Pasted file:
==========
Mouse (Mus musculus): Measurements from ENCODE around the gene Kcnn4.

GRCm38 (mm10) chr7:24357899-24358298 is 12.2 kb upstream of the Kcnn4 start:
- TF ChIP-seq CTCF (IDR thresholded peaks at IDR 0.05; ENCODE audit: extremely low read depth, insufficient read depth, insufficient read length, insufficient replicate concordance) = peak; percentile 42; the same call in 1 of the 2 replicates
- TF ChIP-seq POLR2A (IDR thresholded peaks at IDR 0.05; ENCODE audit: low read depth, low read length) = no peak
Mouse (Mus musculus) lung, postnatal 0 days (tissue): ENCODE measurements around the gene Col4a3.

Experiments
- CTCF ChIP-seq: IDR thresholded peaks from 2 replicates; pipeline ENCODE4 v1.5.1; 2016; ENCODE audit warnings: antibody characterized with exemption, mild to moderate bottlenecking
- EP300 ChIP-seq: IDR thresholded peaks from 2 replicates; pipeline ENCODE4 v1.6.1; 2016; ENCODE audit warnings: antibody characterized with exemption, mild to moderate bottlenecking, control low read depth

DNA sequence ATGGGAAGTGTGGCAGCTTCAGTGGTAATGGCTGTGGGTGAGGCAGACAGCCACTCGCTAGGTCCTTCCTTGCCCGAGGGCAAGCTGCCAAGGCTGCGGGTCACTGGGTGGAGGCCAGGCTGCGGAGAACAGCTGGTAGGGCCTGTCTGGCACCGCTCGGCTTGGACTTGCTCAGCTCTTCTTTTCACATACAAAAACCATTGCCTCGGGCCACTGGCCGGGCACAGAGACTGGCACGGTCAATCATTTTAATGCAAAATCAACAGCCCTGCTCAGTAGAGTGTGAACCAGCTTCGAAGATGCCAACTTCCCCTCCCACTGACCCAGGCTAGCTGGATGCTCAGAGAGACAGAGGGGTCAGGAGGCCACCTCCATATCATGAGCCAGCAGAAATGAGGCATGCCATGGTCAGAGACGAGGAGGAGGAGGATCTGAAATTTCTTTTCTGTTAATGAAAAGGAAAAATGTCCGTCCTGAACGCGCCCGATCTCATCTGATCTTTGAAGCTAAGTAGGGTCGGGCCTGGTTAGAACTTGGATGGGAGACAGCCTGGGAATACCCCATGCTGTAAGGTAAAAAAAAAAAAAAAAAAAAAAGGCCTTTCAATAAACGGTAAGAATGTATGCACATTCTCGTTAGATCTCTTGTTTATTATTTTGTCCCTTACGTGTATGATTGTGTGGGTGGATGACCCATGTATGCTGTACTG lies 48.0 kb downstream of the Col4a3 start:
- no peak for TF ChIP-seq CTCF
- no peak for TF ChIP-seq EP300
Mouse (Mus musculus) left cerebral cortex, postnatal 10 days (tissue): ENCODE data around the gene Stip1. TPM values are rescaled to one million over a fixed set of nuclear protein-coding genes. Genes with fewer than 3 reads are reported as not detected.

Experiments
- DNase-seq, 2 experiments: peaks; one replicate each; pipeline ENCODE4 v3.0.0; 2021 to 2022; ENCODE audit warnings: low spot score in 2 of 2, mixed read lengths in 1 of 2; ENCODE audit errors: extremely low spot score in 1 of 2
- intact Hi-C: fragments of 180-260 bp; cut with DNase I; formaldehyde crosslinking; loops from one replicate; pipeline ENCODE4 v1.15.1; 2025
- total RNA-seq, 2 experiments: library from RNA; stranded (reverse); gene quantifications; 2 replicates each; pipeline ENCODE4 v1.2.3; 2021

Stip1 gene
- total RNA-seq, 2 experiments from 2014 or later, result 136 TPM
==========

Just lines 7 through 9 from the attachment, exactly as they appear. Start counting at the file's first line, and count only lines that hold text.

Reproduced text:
- CTCF ChIP-seq: IDR thresholded peaks from 2 replicates; pipeline ENCODE4 v1.5.1; 2016; ENCODE audit warnings: antibody characterized with exemption, mild to moderate bottlenecking
- EP300 ChIP-seq: IDR thresholded peaks from 2 replicates; pipeline ENCODE4 v1.6.1; 2016; ENCODE audit warnings: antibody characterized with exemption, mild to moderate bottlenecking, control low read depth

DNA sequence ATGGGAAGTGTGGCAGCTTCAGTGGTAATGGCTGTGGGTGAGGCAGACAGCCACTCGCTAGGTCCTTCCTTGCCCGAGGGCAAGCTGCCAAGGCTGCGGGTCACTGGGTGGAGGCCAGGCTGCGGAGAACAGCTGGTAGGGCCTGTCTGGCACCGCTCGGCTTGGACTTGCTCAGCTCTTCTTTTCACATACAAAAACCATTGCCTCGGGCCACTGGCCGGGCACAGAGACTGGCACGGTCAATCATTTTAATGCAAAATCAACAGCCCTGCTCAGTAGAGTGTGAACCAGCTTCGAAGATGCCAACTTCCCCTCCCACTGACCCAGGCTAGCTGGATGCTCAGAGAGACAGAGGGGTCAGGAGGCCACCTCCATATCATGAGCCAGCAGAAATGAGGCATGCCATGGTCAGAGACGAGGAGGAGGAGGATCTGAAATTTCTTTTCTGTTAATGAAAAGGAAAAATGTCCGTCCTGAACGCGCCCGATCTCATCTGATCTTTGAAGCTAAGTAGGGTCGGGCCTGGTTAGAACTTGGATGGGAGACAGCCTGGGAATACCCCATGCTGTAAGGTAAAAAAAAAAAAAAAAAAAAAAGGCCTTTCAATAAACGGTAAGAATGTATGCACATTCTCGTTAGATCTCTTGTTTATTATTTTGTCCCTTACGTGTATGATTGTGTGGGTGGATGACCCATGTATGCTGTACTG lies 48.0 kb downstream of the Col4a3 start: